I like how the write Jerry Bridges describes this: God intends the Christian life to be a life of joy - not drudgery. The idea that holiness is associated with a dour disposition is a caricature of the worst sort. In fact, just the opposite is true. Only those who walk in holiness experience true joy. (Jerry Bridges)
Does mean that every day, and every second of the day, we need to walking around with a big smile plastered on our faces? Well, why shouldn’t we if we know “the joy of the LORD”? The reality is that we have to fight for joy on a daily basis. Yes, there will be times of grief and struggle and depression, “but joy comes in the morning” (Psalm 30:5). For the follower of Christ, joy should always win the day, because Christ has won the victory.
We’ll talk more about that next week, but let me just leave you with this: the author of Hebrews exhorts us with these words: let us run with endurance the race that is set before us,  looking to Jesus, the founder and perfecter of our faith, who for the joy that was set before him endured the cross, despising the shame, and is seated at the right hand of the throne of God. (Hebrews 12:1-2 ESV)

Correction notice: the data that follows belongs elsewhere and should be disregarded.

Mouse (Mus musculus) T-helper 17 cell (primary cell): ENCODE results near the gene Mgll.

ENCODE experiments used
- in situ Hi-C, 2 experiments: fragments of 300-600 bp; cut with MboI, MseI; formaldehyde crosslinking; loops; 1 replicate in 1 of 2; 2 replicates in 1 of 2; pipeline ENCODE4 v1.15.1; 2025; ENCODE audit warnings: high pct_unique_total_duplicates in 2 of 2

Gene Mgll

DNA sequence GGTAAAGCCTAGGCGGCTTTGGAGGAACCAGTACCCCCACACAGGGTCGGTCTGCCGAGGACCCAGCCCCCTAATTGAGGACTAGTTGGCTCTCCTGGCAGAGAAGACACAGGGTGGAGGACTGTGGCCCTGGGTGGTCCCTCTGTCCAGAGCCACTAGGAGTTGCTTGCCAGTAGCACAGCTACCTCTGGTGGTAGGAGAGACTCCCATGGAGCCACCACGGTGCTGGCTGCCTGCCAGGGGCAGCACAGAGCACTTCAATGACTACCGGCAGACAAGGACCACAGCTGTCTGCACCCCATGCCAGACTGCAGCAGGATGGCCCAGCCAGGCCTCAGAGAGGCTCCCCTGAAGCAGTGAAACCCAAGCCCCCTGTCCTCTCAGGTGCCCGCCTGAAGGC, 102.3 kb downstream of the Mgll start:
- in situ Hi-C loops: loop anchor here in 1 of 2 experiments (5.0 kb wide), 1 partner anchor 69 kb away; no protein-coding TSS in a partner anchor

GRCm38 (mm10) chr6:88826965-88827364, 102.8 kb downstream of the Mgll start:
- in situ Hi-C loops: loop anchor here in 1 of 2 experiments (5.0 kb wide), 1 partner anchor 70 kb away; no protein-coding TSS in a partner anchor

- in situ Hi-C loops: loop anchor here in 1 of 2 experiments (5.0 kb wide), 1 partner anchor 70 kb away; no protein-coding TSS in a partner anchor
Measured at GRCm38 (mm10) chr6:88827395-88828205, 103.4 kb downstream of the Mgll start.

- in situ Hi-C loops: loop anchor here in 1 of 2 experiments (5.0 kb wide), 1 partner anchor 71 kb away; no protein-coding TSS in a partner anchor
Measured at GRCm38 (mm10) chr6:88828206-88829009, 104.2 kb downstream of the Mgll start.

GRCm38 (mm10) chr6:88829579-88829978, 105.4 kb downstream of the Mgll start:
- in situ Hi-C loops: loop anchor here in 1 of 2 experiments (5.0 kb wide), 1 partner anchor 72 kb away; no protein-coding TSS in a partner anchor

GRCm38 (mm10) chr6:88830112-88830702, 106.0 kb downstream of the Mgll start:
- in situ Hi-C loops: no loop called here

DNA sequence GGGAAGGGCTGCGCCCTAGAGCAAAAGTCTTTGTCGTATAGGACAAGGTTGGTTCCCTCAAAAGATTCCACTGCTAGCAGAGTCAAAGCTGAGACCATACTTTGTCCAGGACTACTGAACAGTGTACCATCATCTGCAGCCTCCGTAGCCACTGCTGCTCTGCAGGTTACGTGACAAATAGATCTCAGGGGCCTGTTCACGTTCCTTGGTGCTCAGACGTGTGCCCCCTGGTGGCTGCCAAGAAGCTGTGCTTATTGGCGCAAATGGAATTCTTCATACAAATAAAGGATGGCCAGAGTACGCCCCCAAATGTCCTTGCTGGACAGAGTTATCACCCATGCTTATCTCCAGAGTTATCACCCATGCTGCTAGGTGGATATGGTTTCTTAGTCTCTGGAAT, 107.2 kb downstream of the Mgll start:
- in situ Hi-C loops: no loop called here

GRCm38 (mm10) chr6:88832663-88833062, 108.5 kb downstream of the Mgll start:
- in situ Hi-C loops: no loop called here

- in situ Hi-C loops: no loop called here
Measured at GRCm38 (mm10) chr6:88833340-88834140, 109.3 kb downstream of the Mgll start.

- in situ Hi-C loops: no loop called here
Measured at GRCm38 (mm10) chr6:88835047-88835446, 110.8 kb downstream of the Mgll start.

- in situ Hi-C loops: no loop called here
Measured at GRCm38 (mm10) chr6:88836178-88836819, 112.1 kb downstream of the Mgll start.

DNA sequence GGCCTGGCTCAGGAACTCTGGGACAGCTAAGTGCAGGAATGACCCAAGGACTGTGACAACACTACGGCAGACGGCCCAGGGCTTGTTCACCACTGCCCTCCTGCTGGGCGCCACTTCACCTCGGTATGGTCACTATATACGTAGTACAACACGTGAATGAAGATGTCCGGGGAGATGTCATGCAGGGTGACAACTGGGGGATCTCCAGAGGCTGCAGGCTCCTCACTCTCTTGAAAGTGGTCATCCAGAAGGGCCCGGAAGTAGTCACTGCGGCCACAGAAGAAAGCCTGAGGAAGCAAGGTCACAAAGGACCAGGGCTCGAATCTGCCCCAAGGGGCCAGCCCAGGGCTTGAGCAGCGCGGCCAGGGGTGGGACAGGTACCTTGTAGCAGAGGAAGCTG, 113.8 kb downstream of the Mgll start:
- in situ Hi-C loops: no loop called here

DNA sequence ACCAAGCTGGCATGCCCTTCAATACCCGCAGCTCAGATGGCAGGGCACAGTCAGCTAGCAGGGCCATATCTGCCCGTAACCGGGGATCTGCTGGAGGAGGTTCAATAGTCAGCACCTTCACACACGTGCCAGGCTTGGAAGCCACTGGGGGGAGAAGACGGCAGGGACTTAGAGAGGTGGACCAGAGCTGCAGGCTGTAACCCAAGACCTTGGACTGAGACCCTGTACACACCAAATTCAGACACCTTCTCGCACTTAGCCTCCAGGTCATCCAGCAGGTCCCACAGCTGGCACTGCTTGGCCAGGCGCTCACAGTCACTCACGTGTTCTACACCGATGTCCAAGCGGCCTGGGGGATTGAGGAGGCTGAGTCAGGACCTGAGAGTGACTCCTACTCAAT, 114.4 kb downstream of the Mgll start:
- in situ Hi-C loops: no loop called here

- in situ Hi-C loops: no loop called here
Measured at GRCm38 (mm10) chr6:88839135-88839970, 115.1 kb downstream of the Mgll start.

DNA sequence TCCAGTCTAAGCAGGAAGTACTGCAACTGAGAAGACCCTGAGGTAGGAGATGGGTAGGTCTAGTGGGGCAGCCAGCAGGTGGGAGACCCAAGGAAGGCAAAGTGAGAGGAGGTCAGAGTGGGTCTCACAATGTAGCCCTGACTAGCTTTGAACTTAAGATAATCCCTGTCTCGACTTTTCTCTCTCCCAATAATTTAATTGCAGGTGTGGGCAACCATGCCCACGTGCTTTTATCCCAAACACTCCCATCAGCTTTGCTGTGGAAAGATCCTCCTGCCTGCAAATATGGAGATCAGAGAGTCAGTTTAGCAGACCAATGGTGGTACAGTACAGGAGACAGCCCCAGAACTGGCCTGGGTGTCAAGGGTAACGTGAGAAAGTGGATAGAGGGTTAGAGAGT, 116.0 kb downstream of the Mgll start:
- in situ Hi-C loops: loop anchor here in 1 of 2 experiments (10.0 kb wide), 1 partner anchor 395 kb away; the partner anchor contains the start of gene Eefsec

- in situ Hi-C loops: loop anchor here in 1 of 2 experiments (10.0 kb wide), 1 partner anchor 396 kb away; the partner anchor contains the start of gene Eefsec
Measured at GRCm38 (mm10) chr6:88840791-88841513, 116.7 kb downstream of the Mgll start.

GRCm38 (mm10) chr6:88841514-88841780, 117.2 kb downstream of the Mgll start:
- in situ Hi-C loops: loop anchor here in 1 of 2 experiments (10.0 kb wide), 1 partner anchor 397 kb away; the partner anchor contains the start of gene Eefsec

Jesus endured the grief of the cross in order to secure the joy that He now makes possible for you and me. Are you living in that joy? Are you exploding with that joy? Joy can be a scary thing. Sometimes we’re afraid to let ourselves be happy like this. Many times we’re simply looking for this joy, this happiness in all the wrong things.
But as we’ve seen this morning, “the joy of the LORD” is what we should desire above all other joys. Because when we do, all other genuine joys become that much more joyful.
More in Joy: The Gift of Heaven's Happiness
December 18, 2011The Joy We Should Always Enjoy (I Thessalonians 5:16)
December 11, 2011The Joy No One Can Take Away (John 16:16-24)